Getting to Know the Interim Coordinator—Carolyn Tomaino

Interview by Tilden Chao, July 2019

Where did your passion for volunteerism begin?

I grew up on a dead-end street in New Hyde Park, Long Island. It was like a “small town” where all the neighbors knew each other and took care of each other. If someone was struggling, everyone chipped in to help them. When there was a big snow storm, a couple of women would take their sleds and go shopping, buy what they could find, and bring it to everybody in the neighborhood.

My parents were members of the Lions club, a service organization whose purpose, in part, is to improve the world through kindness. The Lions helped support a home for the visually impaired and we would spend an evening a month playing bingo with the residents. Some residents were also hearing impaired, and to play bingo, we’d write the letters and numbers in their hands. This inspired me to learn sign language, so I could communicate to them about more than the games we played. It was made clear to me, from a young age, that people need to do more than just go to work everyday, we need to make a contribution to our community.

How did you end up in Ithaca? How did Ithaca shape your life?

I went to Ithaca College and never left town. It is so different from Long Island, where everyone is in a rush, always waiting in line or in traffic, and not always able to be patient and kind. I’ll never forget my first visit to the Commons when I bumped into someone, who apologized to me. I was not expecting that!

My first “real” job out of college was working for a non-profit supported by Ben & Jerry’s called 1% For Peace. I then worked at the CBORD group—a food service and healthcare management software company. For the next 24 years I moved from administrative work, to technical support, to training and implementation and finally to project management. I was always involved with the community in some way, I did Women Swimmin twice, the AIDS ride a couple of times and shaved my head for St. Baldricks. But I wanted to do more so in 2013, I joined the FDN board of directors.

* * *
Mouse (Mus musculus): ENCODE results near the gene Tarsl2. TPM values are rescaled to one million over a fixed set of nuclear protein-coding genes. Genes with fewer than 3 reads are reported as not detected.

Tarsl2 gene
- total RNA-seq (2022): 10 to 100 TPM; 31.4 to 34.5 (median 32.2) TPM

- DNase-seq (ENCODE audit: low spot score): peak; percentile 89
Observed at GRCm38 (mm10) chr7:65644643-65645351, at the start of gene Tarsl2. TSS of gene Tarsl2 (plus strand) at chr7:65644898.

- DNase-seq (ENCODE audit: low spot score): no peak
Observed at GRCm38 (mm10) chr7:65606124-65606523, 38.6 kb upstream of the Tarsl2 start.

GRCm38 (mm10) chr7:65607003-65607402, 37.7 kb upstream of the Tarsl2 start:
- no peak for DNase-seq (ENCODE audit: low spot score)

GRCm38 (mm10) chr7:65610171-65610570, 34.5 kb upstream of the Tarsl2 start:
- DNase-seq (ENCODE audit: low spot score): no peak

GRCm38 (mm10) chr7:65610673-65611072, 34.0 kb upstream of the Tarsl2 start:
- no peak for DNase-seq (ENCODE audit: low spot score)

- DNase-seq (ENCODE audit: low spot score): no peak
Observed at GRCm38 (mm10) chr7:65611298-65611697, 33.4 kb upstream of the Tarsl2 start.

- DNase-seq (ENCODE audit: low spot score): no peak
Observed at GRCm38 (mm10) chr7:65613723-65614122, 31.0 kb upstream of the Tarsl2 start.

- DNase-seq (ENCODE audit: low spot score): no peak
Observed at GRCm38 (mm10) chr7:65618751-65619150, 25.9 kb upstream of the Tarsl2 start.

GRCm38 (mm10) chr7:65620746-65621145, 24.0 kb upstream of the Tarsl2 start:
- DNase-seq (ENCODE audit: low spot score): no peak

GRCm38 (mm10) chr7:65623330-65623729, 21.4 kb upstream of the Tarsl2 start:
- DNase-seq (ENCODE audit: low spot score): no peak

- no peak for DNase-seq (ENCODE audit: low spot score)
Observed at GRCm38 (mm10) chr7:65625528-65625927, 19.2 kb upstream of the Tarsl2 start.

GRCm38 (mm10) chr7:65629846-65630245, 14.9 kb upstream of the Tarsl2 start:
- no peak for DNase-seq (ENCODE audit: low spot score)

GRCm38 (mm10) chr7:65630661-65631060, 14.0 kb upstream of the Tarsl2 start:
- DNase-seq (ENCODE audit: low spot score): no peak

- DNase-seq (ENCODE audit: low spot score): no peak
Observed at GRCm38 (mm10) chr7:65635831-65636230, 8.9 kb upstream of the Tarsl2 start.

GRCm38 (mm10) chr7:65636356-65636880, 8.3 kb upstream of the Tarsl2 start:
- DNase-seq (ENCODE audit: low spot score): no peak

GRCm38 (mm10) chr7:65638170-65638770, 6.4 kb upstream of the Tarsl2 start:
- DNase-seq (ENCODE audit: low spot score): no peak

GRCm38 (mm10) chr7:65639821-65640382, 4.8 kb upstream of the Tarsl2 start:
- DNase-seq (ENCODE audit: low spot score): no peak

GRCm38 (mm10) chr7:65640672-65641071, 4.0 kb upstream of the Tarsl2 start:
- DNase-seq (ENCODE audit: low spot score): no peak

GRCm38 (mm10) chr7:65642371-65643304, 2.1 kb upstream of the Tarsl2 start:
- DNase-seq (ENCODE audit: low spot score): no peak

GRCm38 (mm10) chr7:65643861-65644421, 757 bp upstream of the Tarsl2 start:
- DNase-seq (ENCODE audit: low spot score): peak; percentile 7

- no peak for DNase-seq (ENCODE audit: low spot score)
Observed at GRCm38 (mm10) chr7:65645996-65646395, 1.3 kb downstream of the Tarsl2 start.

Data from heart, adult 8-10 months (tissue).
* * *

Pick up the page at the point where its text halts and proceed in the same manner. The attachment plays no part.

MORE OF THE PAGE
What do you do on FDN’s Board? What kind of decisions do you have to make, and what do you have to consider?

The FDN Board acts as the executive director, which leaves a lot of room for doing things! I’ve done pickups and drop offs, tabled at events, written grants, entered data, written documents, answered the phone on the weekends, cleaned up the facility, and more things I can’t even remember. We are now planning the Fall Feast, which will be on October 5th. More on that soon…

I heard that you’re going to be our FDN Coordinator from August to March, while Meaghan Sheehan Rosen is on sabbatical! What excites you about the job, and do you hope to accomplish anything in particular?

My intention is to maintain FDN’s focus on rescuing as much food as we can and finding more sources for distribution. Meaghan and I have spent a lot of time discussing how things get done and we’re both hoping that fresh eyes can identify where things can be more efficient. One of the things I loved doing at CBORD that I’ll bring to FDN is process improvement, looking at how things happen, and how things can become more automated. How can we use calendars and databases to maintain donors and volunteers? What ways can we communicate with people to make volunteering easier and more satisfying?

Carolyn’s Words of Wisdom

“If everyone did some type of volunteer work at some point in their life, the world would be a different place. You don’t have to do much—you just have to something. Once you start, the good feeling it gives you will probably make you want to do more. So, if we can bring people in, and give them the opportunity to do something good, we can make a difference.”

Carolyn’s Glowing FDN Memory

Picking up donations at the Farmer’s Market. “The farmers are so thankful—to be able to donate the things they couldn’t sell. I thought I’d be begging for donations, but farmers were loading up boxes and thanking me for taking donations from them. The literal fruits of their labor won’t go to waste,” Carolyn says.

Carolyn’s Upcoming Goals

“I want to visit our distribution partners, to see the good work their doing and to thank them for doing it”

Carolyn’s Final Statement

After so many years in corporate America, I’m thrilled to be doing something that improves our community. I’m passionate about the environment and human rights, and the mission of FDN to rescue food and get it to people totally reflects my values.